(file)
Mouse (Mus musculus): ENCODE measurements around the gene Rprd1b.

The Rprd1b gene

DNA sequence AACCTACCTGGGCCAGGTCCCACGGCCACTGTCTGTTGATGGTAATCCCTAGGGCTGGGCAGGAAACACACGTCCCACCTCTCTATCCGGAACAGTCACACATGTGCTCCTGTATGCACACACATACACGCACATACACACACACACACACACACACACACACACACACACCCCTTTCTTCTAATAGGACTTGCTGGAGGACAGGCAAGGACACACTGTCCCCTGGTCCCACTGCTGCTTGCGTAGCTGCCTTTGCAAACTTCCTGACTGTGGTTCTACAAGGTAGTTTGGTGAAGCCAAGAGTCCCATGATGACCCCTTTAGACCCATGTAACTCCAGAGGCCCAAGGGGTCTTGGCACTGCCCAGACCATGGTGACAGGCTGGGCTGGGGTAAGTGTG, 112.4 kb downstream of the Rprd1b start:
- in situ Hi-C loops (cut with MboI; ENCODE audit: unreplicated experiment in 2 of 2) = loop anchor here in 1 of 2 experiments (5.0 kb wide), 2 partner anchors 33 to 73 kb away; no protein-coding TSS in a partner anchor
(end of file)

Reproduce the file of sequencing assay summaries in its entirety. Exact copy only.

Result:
Mouse (Mus musculus): ENCODE measurements around the gene Rprd1b.

The Rprd1b gene

DNA sequence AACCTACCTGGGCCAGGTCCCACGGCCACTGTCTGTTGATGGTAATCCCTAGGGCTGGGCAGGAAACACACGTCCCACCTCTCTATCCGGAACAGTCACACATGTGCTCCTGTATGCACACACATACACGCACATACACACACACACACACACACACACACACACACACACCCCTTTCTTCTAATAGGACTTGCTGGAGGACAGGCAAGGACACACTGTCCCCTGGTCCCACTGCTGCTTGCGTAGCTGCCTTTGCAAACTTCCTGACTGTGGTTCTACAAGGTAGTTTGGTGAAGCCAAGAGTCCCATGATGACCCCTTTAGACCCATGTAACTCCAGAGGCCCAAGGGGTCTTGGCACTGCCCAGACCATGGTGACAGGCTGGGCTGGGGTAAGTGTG, 112.4 kb downstream of the Rprd1b start:
- in situ Hi-C loops (cut with MboI; ENCODE audit: unreplicated experiment in 2 of 2) = loop anchor here in 1 of 2 experiments (5.0 kb wide), 2 partner anchors 33 to 73 kb away; no protein-coding TSS in a partner anchor